Tom Petty And The Heartbreakers Stunningly Christen Arroyo Seco Festival

TomPetty
Tom Petty performs with The Heartbreakers during their headlining set on Day 1 of the inaugural 2017 Arroyo Seco Music Festival on Saturday, June 24, 2017, in Pasadena, Calif. (Photo by Chris Pizzello/Invision/AP)

As I wrote about during Grammy week, when Tom Petty was honored as MusiCares Person Of The Year (https://www.forbes.com/sites/stevebaltin/2017/02/11/tom-petty-leads-musiccares-to-raise-record-8-5-million-dollars/#7e80f6355aab) Petty has been enjoying an ascension to the next level of rock icon status in the last few years.

To be clear, I know Petty was already a revered and beloved rock hero, but from talking to musicians I’ve gotten the sense that Petty is now rightfully viewed as more of a true icon. Like Bruce Springsteen, Neil Young and Petty’s Traveling Wilburys band mate Bob Dylan, Petty has entered into that hallowed terrain of artists whose music is the soundtrack of your life and whose two-hour sets are filled with hit songs that take you back to a place and time, capturing a moment and making you smile or wistful depending on the tune and the memory.

So in the respect of speaking to millions of fans in such a deep way that only a very select handful of artists can (add Fleetwood Mac, Paul McCartney, obviously, U2, the Who, Stevie Wonder and Rolling Stones to the above list), Petty and his Heartbreakers are a perfect festival headliner. And Goldenvoice, which has shown they have the game elevated both with Coachella and last year’s one of a kind Desert Trip, went out and got one of the best to christen their new Pasadena, California festival Arroyo Seco Weekend.

As one would expect from the teaming of a true rock hero and arguably the premier festival producers in music today, day one of Arroyo Seco Weekend was a very memorable one.

Like Desert Trip, which felt more like a concert, Arroyo Seco Weekend transcended the festival game. Under the guidance of Nic Adler, Arroyo Seco put together a consortium of some of L.A.’s finest restaurants, including Redbird, Republique, Broken Spanish, Wolf, Sumo Dog, Union and more. I counted four establishments with Lobster Rolls. The cake kabobs, skewers with mini-cupcakes on them, were remarkable. Now gourmet food at festivals is not a new concept, in fact it’s expected now, but combined with park benches, little libraries, grassy knolls and family-friendly areas where top-notch live jazz by the likes of Roy Ayres and the Preservation Hall Jazz Band are the soundtrack, it feels more like a classy day in the park or wildly upscale picnic than a music festival.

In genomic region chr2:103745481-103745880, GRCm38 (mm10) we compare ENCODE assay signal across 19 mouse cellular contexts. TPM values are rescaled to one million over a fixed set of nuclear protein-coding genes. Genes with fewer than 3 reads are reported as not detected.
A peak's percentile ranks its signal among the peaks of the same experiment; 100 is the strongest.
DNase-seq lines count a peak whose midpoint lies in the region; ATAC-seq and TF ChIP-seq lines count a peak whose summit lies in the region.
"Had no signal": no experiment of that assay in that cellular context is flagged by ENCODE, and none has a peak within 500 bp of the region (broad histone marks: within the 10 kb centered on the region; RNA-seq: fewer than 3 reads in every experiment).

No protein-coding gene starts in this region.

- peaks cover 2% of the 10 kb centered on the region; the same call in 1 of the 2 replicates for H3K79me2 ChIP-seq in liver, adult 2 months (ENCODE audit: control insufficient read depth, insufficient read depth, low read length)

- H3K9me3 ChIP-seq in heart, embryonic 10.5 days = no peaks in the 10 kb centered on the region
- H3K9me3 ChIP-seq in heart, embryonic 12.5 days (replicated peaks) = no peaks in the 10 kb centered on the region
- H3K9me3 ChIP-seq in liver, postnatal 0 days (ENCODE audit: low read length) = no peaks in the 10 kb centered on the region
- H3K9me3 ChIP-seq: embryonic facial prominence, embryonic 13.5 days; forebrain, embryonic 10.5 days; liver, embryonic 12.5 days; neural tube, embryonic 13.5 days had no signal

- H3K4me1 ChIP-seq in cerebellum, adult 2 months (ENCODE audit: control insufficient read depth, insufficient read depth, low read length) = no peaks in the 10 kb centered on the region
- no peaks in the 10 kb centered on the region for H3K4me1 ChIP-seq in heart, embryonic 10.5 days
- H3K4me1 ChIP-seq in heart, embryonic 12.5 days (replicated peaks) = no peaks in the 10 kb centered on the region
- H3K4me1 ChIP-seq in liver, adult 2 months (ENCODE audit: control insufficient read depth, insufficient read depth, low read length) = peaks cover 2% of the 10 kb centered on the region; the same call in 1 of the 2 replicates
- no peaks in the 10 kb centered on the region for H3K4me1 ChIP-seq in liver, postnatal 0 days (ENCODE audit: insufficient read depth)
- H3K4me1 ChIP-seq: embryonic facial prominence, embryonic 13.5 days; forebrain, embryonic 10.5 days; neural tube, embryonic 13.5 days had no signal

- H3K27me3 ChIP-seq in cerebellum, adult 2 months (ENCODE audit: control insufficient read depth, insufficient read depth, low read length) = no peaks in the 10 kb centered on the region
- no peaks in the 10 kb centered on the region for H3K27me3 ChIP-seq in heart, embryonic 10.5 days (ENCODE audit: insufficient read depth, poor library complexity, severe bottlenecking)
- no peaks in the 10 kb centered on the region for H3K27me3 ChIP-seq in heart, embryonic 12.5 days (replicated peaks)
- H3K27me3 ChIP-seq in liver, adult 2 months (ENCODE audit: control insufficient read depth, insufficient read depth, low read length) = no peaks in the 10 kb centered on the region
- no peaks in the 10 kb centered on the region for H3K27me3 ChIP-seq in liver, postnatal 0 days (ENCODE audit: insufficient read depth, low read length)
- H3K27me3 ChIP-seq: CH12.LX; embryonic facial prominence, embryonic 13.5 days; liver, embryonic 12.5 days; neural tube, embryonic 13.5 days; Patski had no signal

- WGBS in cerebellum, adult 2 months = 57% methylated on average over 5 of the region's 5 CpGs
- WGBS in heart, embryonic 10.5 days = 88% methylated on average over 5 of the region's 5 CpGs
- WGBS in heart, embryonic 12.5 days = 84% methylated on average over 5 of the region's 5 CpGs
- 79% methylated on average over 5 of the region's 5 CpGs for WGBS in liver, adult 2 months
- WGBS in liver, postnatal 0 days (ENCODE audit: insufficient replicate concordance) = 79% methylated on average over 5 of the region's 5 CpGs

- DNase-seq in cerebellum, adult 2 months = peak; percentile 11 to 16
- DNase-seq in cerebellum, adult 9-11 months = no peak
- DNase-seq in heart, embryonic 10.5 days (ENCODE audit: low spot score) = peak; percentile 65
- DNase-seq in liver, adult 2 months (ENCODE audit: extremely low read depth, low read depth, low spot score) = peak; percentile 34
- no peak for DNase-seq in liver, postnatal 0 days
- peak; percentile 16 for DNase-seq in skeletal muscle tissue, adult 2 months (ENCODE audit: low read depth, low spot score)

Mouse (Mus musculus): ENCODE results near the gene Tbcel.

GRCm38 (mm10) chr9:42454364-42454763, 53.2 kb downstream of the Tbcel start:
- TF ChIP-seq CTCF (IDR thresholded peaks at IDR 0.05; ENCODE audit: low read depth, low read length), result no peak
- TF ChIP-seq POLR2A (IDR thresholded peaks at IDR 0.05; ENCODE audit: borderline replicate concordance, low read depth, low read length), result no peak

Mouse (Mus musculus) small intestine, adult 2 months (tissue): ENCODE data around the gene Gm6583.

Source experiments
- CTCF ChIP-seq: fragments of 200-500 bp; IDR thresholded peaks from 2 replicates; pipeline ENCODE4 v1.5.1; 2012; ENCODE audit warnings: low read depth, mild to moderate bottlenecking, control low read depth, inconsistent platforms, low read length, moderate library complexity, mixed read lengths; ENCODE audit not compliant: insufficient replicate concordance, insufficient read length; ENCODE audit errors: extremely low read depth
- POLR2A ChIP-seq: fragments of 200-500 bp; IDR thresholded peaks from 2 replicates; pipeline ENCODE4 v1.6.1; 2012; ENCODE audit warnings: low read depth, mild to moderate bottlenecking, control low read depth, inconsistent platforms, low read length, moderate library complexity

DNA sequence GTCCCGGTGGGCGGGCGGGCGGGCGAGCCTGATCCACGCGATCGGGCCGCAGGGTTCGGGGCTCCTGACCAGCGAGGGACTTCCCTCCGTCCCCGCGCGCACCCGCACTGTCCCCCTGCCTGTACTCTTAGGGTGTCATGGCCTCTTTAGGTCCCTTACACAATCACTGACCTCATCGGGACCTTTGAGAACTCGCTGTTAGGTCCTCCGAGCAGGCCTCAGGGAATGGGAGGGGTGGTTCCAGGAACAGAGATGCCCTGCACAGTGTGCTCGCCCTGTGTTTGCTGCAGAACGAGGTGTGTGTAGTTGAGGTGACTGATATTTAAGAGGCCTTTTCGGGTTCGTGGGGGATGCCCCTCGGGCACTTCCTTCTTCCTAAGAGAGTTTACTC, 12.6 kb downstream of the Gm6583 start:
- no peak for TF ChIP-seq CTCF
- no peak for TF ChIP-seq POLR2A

For much of the day, despite the aforementioned jazz and killer sets from Alabama Shakes, Broken Social Scene, the incredible Charles Bradley and much more, Arroyo Seco Weekend felt more like a food festival with live music than a music fest. Part of the success of Arroyo Seco Weekend is that it was whatever you wanted it to be. If you wanted to pig out as we did, there was that. If you wanted to drink, there were craft beers, good wines and superior cocktails; if you wanted to chill by the jazz stages and feel like you were in a jazz club, no problem; if you wanted to picnic, there were benches; if you wanted to feel like you were at a concert you could camp out at one of the three stages.

It was whatever you wanted it to be, until 8:30, when Petty and his Heartbreakers took the stage as part of their year-long fortieth anniversary victory lap. At that point there was no denying this was less of a concert and more of a coronation of Arroyo Seco Weekend. For any festival to make it in the current crowded climate it needs a defining moment, that, “Were you there when this happened?” moment.

It could have been the spine-tingling moment when Petty, playing conductor, led the tens of thousands of fans in singing along to a slowed-down version of the brilliant “Learning To Fly.” It could have been the sing-along of “Free Fallin’,” or the simply aching beauty of the gorgeous and sublime “Wildflowers.” It could have been the epic guitar duel between Petty and guitarist Mike Campbell on “It’s Good To Be King,” the frenetic raucous energy of the whole band on “Don’t Come Around Here No More” or Petty’s hilarious slow drawl on one refrain from the song. It could have been the majesty of the brilliantly profound and moving “Crawling Back To You.”

One trait Petty shares with all of the other above iconic artists is a versatility and eclecticism that, like the festival itself, enables fans to make whatever they want of the show. Whatever you wanted the Tom Petty set to be last night, guaranteed you left transformed and reminded that, at his best, Petty is right up there with the greats.

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